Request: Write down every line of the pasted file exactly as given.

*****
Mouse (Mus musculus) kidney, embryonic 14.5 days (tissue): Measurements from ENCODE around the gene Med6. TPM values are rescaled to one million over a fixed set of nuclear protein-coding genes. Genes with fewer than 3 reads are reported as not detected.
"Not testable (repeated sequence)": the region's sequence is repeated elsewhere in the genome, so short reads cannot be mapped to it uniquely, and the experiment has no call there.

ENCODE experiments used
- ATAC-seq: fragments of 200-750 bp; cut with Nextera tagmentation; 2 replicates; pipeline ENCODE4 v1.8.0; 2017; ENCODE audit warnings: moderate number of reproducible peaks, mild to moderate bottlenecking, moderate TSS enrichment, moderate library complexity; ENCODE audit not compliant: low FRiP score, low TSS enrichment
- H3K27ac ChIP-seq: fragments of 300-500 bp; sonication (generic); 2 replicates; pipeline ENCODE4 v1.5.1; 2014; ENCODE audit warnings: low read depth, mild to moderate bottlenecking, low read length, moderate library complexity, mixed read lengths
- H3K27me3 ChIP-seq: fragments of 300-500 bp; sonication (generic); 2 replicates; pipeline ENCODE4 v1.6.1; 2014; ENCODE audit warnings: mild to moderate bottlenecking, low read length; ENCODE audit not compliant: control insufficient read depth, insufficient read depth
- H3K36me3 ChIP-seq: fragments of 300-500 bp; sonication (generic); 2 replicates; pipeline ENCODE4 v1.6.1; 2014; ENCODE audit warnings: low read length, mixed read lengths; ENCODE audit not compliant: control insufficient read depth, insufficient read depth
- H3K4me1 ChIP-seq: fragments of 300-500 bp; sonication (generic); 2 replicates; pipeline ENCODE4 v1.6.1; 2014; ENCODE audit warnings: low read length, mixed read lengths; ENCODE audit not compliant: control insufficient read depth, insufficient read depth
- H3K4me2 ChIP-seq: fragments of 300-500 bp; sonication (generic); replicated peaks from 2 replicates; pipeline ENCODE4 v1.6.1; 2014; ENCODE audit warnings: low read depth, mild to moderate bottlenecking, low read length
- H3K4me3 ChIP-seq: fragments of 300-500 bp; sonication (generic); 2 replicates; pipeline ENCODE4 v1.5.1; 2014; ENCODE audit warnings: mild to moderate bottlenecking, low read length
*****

Mouse (Mus musculus) kidney, embryonic 14.5 days (tissue): Measurements from ENCODE around the gene Med6. TPM values are rescaled to one million over a fixed set of nuclear protein-coding genes. Genes with fewer than 3 reads are reported as not detected.
"Not testable (repeated sequence)": the region's sequence is repeated elsewhere in the genome, so short reads cannot be mapped to it uniquely, and the experiment has no call there.

ENCODE experiments used
- ATAC-seq: fragments of 200-750 bp; cut with Nextera tagmentation; 2 replicates; pipeline ENCODE4 v1.8.0; 2017; ENCODE audit warnings: moderate number of reproducible peaks, mild to moderate bottlenecking, moderate TSS enrichment, moderate library complexity; ENCODE audit not compliant: low FRiP score, low TSS enrichment
- H3K27ac ChIP-seq: fragments of 300-500 bp; sonication (generic); 2 replicates; pipeline ENCODE4 v1.5.1; 2014; ENCODE audit warnings: low read depth, mild to moderate bottlenecking, low read length, moderate library complexity, mixed read lengths
- H3K27me3 ChIP-seq: fragments of 300-500 bp; sonication (generic); 2 replicates; pipeline ENCODE4 v1.6.1; 2014; ENCODE audit warnings: mild to moderate bottlenecking, low read length; ENCODE audit not compliant: control insufficient read depth, insufficient read depth
- H3K36me3 ChIP-seq: fragments of 300-500 bp; sonication (generic); 2 replicates; pipeline ENCODE4 v1.6.1; 2014; ENCODE audit warnings: low read length, mixed read lengths; ENCODE audit not compliant: control insufficient read depth, insufficient read depth
- H3K4me1 ChIP-seq: fragments of 300-500 bp; sonication (generic); 2 replicates; pipeline ENCODE4 v1.6.1; 2014; ENCODE audit warnings: low read length, mixed read lengths; ENCODE audit not compliant: control insufficient read depth, insufficient read depth
- H3K4me2 ChIP-seq: fragments of 300-500 bp; sonication (generic); replicated peaks from 2 replicates; pipeline ENCODE4 v1.6.1; 2014; ENCODE audit warnings: low read depth, mild to moderate bottlenecking, low read length
- H3K4me3 ChIP-seq: fragments of 300-500 bp; sonication (generic); 2 replicates; pipeline ENCODE4 v1.5.1; 2014; ENCODE audit warnings: mild to moderate bottlenecking, low read length